However, you should also check your source water. (some one correct me if I'm wrong) But Prime (and perhaps other conditioners) converts chlorine/chloramine to fairly harmless ammonium which shows up as ammonia on test kits. So if your testing right after a water change, it could be a false reading.

OTHERWISE, the tank MAY BE cycling. In which case, Prime and water changes (as recommended) are your answers until ammonia levels are no longer detected.

To directly answer the posted question, I only fertilize very modestly but I change 25-50% weekly except fry tanks where I change 50% every other day.

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post #6 of 19 (permalink) Old 05-25-2018, 01:10 PM Thread Starter
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Thanks for the advice all. I’ve only been changing water so frequently because of the ammonia readings. We drained all water before transporting but there was still a covering on the gravel. I transported plants and filter in buckets with some of the tank water. I didn’t clean anything when I got it home, just refilled and started it all back up as quickly as possible.
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post #7 of 19 (permalink) Old 05-25-2018, 01:16 PM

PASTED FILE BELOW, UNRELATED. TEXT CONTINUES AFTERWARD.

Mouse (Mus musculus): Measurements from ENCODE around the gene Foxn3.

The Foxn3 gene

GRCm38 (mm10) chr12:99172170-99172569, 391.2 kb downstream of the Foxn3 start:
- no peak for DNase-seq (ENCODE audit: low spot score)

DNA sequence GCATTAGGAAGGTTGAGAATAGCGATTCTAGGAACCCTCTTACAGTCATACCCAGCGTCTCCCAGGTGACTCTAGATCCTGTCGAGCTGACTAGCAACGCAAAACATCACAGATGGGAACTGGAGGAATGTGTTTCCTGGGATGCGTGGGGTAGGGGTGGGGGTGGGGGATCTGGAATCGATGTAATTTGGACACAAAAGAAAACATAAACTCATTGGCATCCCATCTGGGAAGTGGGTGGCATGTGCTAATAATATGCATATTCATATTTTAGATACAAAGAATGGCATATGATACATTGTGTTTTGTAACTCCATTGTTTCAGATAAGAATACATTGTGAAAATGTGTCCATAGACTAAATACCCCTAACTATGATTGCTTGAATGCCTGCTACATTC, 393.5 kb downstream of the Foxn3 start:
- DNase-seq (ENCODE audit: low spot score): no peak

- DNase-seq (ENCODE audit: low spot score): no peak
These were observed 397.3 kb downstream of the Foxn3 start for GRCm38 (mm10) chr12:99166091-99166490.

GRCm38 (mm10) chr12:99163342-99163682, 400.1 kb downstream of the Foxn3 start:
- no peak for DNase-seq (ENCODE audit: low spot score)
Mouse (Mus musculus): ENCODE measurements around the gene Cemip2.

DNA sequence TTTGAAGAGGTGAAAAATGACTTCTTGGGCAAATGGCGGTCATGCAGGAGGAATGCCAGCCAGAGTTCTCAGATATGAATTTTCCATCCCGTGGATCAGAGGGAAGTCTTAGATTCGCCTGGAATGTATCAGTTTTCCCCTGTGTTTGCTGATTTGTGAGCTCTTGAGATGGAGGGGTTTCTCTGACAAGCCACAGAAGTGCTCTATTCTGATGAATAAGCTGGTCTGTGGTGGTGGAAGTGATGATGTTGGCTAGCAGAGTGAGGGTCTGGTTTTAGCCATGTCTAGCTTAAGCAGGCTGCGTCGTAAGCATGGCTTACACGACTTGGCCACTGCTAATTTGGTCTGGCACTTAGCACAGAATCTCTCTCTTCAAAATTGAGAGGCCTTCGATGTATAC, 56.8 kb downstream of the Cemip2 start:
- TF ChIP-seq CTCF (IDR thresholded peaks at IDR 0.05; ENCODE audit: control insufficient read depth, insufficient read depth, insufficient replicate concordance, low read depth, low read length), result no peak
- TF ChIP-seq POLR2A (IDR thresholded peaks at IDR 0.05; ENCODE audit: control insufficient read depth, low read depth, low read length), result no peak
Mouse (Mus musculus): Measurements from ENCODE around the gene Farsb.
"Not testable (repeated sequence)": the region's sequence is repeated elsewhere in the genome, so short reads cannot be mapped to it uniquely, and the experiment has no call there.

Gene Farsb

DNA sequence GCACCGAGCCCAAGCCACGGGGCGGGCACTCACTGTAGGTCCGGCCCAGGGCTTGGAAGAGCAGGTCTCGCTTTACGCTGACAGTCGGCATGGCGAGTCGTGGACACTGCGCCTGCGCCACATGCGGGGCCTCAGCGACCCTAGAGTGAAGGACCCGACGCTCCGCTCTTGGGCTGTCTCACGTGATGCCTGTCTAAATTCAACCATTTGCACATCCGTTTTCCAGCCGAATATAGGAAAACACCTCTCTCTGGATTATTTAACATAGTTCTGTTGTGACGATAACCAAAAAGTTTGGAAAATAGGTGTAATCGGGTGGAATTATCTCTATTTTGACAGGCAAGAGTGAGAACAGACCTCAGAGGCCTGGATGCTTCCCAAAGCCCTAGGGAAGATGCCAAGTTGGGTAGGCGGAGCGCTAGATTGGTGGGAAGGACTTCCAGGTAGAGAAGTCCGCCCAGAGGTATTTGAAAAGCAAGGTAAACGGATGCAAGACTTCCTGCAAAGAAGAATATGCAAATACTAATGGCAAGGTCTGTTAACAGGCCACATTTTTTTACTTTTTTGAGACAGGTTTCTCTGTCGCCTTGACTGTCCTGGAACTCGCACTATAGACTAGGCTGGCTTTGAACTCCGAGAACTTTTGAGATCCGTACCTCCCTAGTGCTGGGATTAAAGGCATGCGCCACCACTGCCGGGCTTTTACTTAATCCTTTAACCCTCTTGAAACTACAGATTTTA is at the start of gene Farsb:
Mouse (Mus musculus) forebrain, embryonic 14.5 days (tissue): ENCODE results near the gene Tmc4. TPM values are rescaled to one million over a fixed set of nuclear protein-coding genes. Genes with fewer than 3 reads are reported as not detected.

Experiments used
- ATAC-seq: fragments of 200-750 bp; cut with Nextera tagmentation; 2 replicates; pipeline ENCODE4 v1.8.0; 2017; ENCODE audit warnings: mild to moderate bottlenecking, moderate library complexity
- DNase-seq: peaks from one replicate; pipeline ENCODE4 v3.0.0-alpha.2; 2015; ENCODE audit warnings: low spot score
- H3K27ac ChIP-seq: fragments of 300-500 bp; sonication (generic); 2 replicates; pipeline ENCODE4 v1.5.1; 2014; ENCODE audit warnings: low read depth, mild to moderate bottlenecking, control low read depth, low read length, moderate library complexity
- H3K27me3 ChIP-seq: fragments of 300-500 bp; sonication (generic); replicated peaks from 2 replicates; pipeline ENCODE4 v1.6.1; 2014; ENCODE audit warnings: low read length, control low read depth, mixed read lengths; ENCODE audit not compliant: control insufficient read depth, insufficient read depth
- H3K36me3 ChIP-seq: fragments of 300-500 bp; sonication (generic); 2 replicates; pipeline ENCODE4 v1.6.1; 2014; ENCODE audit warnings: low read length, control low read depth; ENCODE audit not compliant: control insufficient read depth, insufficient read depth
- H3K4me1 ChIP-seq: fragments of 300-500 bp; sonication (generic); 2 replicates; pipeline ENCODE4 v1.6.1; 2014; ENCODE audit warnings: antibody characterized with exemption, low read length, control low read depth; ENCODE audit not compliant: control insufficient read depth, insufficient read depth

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Thanks for the advice all. Iíve only been changing water so frequently because of the ammonia readings. We drained all water before transporting but there was still a covering on the gravel. I transported plants and filter in buckets with some of the tank water. I didnít clean anything when I got it home, just refilled and started it all back up as quickly as possible.
what readings do you get from you tap water? or, whatever water you are using for your water changes?

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post #8 of 19 (permalink) Old 05-25-2018, 01:17 PM Thread Starter
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Tested my tap water and ammonia is 0. My tank readings for today were ph 7.2 NH3/4 1.00 NO2 0 NO3 10 or 20 not entirely sure which as colours are so close on chart! Using API master test kit.
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post #9 of 19 (permalink) Old 05-25-2018, 01:20 PM
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Did the substrate ever dry out or did you fill it back up with untreated tap water?
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post #10 of 19 (permalink) Old 05-25-2018, 01:22 PM
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ok. i would give it a bit of time, and it will likely balance itself out soon.